On Monday, President Donald Trump swiftly moved to fire acting attorney general Sally Yates, a holdover from the Obama administration, after she refused to defend the president's controversial immigration executive order.
Shortly after her ouster, a video segment from Yates' 2015 confirmation hearing emerged, in which Sen. Jeff Sessions (R-Ala.)—whose Senate confirmation vote to become the next attorney general is currently underway—advised the then-deputy attorney general nominee that she must be willing to stand up to the president if she was asked to carry out and defend "unlawful" actions.
"You have to watch out because people will be asking you to do things you just need to say 'no' about," Sessions said. "Do you think the Attorney General has the responsibility to say no to the president if he asks for something that's improper?"
"If the views the president wants to execute are unlawful, should the attorney general or the deputy attorney general say no?," he continued.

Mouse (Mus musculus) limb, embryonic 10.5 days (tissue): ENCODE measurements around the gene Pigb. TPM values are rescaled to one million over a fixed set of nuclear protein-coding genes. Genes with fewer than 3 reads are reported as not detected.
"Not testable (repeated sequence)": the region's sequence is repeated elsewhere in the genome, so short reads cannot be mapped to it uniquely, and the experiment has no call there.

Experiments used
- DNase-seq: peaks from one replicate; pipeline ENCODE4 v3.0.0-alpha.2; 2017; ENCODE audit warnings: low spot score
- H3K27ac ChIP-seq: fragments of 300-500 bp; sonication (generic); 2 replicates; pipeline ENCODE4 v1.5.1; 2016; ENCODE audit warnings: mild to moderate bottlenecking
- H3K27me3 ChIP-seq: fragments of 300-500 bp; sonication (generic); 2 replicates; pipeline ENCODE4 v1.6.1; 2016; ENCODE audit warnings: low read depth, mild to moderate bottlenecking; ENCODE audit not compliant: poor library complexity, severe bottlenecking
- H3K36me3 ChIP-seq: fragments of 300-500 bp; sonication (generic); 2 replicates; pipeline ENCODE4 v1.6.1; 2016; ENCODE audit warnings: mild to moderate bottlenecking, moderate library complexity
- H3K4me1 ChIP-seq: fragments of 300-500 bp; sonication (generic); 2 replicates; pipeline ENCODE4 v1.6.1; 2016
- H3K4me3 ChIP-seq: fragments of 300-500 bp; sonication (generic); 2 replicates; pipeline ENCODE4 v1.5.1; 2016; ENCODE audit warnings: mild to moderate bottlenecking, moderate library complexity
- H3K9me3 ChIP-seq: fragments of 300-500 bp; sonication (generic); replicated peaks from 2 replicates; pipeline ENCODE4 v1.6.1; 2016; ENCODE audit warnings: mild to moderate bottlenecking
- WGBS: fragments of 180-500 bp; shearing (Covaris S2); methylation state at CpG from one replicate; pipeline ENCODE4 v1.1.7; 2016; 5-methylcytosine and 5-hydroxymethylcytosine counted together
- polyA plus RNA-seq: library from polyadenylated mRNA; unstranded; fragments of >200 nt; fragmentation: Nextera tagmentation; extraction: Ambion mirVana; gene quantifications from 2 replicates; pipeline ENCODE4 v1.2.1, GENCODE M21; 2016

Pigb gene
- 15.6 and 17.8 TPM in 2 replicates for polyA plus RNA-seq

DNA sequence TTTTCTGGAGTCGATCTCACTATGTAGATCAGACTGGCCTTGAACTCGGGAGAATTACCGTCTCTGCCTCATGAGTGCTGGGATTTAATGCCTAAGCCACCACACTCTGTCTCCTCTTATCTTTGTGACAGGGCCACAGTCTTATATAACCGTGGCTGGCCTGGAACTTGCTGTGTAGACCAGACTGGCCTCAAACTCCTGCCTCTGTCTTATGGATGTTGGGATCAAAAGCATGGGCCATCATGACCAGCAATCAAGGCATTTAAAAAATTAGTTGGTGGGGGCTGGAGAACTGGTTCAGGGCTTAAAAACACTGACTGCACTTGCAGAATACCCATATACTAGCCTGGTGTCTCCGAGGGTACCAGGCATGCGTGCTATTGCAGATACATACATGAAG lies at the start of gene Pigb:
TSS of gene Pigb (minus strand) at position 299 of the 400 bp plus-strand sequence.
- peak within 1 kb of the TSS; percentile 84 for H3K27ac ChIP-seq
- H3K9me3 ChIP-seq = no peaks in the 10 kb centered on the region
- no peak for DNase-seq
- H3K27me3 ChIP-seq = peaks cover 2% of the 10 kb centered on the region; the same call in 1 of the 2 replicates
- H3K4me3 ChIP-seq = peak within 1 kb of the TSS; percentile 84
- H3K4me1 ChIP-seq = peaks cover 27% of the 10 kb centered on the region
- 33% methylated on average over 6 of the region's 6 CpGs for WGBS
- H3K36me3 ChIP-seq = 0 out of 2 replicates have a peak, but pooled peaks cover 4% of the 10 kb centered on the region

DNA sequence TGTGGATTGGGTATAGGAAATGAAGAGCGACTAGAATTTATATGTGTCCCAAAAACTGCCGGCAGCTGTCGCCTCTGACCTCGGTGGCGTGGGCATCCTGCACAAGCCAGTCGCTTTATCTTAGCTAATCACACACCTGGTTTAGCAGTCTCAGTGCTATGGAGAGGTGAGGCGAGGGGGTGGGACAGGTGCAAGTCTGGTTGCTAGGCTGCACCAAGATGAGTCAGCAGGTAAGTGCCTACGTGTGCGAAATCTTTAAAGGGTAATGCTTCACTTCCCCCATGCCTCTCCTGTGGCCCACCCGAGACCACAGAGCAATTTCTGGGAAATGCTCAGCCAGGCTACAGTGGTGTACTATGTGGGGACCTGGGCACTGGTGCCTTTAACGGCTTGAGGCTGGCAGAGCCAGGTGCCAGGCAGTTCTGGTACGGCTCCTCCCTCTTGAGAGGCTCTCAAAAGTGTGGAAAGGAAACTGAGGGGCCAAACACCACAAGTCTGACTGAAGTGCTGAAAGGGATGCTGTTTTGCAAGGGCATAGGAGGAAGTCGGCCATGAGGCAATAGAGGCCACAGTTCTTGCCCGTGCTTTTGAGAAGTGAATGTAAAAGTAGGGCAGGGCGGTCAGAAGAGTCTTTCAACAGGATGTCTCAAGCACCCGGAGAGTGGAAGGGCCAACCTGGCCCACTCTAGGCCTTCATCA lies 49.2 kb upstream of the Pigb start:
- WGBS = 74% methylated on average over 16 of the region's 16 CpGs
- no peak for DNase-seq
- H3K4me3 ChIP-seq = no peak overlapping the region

Yates answered affirmatively, saying she believed the role had an obligation to follow the Constitution and provide "independent legal advice" to the president.
During Sessions' confirmation vote Tuesday morning, several Democratic senators, including Sen. Dianne Feinstein (D-Calif.) and Sen. Patrick Leahy (D-Vt.), pointed to the 2015 video clip to underscore the hypocrisy exemplified by Trump's decision to fire her. Both Feinstein and Leahy are voting against Sessions' nomination, arguing they have no confidence the Alabama senator will follow his own advice and stand up to Trump.